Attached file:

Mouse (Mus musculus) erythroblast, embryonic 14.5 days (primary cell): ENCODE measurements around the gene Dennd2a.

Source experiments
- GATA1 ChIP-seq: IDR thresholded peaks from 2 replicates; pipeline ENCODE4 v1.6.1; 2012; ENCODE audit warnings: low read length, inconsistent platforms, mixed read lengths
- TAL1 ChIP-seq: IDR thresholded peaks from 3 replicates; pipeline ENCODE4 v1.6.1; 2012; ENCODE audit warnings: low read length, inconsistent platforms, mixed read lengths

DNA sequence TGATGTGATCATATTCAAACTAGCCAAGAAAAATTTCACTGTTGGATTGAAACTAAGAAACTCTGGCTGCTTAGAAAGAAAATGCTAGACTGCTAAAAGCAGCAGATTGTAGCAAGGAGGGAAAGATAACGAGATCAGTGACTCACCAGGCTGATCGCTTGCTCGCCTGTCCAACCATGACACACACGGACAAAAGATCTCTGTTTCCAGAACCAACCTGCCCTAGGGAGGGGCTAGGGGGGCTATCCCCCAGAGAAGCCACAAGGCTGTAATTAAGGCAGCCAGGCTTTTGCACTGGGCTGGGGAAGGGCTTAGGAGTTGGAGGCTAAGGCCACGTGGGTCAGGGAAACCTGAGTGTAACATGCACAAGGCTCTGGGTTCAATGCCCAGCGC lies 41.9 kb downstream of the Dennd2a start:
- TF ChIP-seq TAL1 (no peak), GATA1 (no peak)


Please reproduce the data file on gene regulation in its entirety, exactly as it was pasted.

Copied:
Mouse (Mus musculus) erythroblast, embryonic 14.5 days (primary cell): ENCODE measurements around the gene Dennd2a.

Source experiments
- GATA1 ChIP-seq: IDR thresholded peaks from 2 replicates; pipeline ENCODE4 v1.6.1; 2012; ENCODE audit warnings: low read length, inconsistent platforms, mixed read lengths
- TAL1 ChIP-seq: IDR thresholded peaks from 3 replicates; pipeline ENCODE4 v1.6.1; 2012; ENCODE audit warnings: low read length, inconsistent platforms, mixed read lengths

DNA sequence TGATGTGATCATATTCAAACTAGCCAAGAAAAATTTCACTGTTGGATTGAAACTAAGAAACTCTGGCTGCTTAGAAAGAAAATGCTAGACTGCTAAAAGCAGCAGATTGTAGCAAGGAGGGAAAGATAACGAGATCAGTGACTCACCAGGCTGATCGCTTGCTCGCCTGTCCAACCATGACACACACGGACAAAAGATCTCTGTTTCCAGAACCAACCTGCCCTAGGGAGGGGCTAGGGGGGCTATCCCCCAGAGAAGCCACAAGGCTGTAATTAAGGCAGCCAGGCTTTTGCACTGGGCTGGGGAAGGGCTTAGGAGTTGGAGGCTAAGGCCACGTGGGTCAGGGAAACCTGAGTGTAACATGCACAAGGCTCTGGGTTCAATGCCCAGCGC lies 41.9 kb downstream of the Dennd2a start:
- TF ChIP-seq TAL1 (no peak), GATA1 (no peak)